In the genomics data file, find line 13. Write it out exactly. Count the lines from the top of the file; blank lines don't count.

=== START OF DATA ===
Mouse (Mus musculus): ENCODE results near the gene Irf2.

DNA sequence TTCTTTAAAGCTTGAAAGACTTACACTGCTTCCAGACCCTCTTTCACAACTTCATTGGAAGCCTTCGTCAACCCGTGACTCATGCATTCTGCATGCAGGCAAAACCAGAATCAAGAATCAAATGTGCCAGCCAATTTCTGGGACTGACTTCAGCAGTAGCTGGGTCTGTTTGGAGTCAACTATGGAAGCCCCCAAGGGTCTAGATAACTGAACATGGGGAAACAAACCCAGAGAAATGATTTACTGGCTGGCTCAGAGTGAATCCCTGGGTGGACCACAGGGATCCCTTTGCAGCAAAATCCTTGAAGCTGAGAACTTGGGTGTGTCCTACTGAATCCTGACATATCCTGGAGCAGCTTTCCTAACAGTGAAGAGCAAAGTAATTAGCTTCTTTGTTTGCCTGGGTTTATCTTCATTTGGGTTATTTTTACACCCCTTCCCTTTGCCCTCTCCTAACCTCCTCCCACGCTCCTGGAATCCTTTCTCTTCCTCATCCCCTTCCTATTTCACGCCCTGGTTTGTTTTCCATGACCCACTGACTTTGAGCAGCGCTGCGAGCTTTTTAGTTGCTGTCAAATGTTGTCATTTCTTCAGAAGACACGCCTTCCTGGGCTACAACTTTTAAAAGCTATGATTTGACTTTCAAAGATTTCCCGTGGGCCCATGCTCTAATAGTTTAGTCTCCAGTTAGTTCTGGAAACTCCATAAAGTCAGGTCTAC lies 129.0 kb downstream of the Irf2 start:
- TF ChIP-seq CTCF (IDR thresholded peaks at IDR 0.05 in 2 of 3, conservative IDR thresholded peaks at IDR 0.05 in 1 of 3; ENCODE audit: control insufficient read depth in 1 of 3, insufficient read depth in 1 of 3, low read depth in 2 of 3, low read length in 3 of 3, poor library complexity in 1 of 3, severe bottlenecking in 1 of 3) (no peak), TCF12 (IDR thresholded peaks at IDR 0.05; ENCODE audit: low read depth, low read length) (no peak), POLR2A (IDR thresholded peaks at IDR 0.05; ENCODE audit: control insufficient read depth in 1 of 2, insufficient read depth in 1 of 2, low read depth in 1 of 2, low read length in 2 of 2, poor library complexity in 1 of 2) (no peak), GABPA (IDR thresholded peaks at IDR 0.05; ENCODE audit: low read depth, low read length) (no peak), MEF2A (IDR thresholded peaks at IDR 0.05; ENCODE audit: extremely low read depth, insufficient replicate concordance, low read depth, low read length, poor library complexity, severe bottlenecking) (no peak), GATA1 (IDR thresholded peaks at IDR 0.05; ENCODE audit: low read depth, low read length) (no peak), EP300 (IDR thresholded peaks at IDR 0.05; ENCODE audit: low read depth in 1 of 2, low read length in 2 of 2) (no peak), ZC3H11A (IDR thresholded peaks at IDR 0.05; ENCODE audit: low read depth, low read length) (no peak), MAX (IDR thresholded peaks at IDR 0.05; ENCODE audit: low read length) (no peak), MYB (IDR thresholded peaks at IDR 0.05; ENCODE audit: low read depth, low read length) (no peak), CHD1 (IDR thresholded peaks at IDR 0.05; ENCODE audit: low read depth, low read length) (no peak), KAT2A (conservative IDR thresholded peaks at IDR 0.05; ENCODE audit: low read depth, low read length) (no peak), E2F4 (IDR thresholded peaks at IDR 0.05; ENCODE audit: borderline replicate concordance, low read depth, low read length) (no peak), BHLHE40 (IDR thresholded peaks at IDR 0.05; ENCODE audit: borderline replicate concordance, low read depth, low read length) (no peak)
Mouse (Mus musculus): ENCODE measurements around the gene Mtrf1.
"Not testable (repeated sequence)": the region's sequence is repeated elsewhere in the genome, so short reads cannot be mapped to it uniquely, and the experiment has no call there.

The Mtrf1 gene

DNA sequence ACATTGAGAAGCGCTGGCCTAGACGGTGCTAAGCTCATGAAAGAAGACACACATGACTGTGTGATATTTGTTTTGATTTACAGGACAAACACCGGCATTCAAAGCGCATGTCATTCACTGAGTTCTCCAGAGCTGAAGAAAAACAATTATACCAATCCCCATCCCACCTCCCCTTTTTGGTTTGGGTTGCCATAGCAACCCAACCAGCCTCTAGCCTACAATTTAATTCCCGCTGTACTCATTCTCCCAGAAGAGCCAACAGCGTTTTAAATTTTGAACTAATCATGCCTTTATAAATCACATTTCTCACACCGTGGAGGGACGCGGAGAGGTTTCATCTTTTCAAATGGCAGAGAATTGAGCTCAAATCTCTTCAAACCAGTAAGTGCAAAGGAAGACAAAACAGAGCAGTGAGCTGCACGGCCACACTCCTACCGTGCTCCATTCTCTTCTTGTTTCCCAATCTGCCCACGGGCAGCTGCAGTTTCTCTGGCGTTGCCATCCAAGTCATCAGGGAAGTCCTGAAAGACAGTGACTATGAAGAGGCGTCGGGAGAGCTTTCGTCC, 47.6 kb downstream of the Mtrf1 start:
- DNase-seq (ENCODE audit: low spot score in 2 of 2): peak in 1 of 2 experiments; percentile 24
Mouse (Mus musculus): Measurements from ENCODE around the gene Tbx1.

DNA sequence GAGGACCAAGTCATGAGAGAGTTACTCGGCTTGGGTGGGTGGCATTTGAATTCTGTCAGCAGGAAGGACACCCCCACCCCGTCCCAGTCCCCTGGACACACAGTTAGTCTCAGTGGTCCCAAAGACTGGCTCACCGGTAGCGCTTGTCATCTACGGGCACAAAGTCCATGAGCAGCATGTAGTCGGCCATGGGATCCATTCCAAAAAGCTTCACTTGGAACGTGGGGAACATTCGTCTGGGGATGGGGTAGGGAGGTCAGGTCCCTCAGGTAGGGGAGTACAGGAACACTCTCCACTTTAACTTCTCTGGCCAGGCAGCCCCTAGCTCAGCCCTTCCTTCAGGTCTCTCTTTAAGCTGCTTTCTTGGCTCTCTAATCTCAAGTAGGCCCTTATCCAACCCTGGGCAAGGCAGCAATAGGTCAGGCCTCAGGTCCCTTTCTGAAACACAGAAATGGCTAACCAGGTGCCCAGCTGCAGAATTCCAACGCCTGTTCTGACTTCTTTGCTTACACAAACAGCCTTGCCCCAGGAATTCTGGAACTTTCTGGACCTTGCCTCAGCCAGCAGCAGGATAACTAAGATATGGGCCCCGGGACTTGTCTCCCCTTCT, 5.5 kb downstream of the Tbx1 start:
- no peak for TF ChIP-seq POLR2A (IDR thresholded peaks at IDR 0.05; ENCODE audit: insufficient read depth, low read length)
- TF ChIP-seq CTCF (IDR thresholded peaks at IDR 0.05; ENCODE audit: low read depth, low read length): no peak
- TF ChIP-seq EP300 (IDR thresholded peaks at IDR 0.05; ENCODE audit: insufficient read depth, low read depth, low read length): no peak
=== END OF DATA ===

- TF ChIP-seq EP300 (IDR thresholded peaks at IDR 0.05; ENCODE audit: insufficient read depth, low read depth, low read length): no peak